Coronavirus Impact on Stock Transfer Agents

We canvassed some of the largest stock transfer agents in the U.S. and, coupled with our own observations, came up with this list of the most significant effects on the stock transfer industry that Covid-19 is having….

  • More hygienically safe workplaces, not that they weren’t safe before but now they adhere to more stringent Covid-19 protection standards.
  • Especially more safe mailrooms, the venue at transfer agents with the most extensive inflow of potentially “infected surfaces.”
  • More employee work-from-home, especially in the most affected Covid-19 regions of the U.S. Over the past 25 years there has been more “remote” employment at transfer agents relating to functions like client relationship management, but now agents have to get creative with remote processing involving activities traditionally done in “close formation,” like stock transfer operations.  One way to do this is splitting up and moving teams into different locations within a transfer agent’s brick-and-mortar facility, so everyone isn’t sitting in the same place.
  • Less travel to clients by transfer agent relationship management and senior executives, and to prospective clients by salespeople – and vice versa. We imagine agents will soon pursue more video conferencing to fill this void.
  • Less attendance at industry association meetings and conferences by transfer agents and clients/prospects (if they are being held at all), potentially dampening sales opportunities and the valuable two-way exchange of information.
  • More virtual annual and special shareholder meetings. This helps companies from a reputational, corporate governance and even compliance perspective but can also, ironically, cost them more in technology fees than a physically attended meeting.  Virtual meetings generally favor transfer agents in that a couple of them (one in particular – Broadridge) facilitate such events for an extra charge, and those that do not benefit from less work to do than with a physical meeting while still tending to collect standard fees as if they did – plus surcharges for shareholder file exchanges between the agent and virtual meeting facilitator.  We should add that while Broadridge is earning extra fees to provide virtual meeting functionality, it is fortunate for the industry and the country that Broadridge got a jump on this service innovation long before Covid-19 came along, so the extra fees it is earning would appear fully justified.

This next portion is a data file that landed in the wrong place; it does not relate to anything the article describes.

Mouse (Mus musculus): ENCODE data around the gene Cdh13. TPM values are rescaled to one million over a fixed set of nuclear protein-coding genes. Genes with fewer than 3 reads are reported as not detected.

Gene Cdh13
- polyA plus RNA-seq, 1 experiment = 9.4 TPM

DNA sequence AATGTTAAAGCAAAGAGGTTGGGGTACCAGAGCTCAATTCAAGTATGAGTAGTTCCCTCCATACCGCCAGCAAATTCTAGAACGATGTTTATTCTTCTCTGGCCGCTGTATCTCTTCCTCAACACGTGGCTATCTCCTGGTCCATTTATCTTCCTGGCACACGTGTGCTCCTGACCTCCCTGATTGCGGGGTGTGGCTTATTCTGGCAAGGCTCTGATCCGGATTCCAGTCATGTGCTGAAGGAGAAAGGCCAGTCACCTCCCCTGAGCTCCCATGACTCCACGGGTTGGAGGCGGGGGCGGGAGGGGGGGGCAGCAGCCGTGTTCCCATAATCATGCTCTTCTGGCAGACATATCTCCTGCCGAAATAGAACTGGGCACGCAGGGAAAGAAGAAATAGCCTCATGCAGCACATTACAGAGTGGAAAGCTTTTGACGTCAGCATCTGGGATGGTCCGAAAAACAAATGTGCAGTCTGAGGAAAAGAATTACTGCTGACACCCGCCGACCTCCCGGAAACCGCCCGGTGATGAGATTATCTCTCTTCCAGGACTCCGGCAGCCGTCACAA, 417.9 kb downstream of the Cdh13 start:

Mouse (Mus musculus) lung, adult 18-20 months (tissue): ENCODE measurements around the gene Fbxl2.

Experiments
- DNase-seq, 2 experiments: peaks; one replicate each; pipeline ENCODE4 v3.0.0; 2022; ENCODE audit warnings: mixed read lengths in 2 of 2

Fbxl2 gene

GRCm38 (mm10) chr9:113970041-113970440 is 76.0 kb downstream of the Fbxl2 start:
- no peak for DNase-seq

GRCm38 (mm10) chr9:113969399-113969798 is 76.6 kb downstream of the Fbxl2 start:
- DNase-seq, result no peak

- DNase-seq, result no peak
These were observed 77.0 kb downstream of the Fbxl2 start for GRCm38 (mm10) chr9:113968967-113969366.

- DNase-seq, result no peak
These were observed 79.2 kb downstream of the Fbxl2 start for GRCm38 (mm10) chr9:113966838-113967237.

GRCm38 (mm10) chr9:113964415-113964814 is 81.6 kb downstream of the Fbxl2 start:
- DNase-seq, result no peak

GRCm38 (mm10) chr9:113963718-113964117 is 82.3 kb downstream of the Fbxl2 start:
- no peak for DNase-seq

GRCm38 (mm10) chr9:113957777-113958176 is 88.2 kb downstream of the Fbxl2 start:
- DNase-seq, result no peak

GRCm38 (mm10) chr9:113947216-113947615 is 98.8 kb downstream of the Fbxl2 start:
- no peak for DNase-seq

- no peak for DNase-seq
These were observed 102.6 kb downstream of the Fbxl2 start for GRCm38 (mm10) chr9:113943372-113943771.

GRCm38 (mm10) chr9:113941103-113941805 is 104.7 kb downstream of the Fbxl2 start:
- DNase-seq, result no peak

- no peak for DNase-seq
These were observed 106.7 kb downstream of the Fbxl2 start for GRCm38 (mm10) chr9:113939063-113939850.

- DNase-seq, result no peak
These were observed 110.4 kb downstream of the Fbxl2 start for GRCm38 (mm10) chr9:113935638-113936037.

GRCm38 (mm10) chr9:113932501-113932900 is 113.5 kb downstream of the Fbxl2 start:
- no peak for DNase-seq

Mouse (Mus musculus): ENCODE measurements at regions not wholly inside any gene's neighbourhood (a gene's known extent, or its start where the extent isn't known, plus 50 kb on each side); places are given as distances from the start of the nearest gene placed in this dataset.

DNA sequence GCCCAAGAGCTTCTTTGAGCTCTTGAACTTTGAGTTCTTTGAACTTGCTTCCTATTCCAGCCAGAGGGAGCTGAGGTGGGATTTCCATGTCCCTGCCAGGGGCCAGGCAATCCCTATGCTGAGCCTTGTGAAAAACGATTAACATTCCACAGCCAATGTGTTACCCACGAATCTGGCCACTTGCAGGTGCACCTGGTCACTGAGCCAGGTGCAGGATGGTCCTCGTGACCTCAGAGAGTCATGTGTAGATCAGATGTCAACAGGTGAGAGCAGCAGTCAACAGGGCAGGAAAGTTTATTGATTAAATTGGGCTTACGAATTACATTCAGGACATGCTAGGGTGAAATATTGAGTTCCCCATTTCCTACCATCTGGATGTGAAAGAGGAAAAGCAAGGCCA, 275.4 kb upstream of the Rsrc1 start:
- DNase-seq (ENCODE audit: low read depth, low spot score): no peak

• Fewer corporate actions for transfer agents to handle, and on which to make money. Ironically, though, fewer corporate actions also means fewer eliminations of the “acquired party” in a merger, thus keeping that company as a client of its transfer agent.
  • Fewer IPOs, with a similar negative effect on transfer agent revenue.
  • Lower balance earnings due to fewer corporate actions, where agents are entitled to hold the cash portion of purchase consideration “up front,” and also due to downward pressure on rates overall by the Fed during this national emergency.
  • Laudable refusal by transfer agents to relax protective procedures in the face of the pandemic, like requiring medallion guarantees on share transfers even when a party, like a broker, claims it is too difficult now to obtain such a guarantee.

On the bright side, we think when this huge challenge is behind us – and it will be – the stock transfer industry will have better workplaces, be more efficient, offer more creative tools and services, and enjoy enhanced relationships between agent and client to the financial benefit of both parties.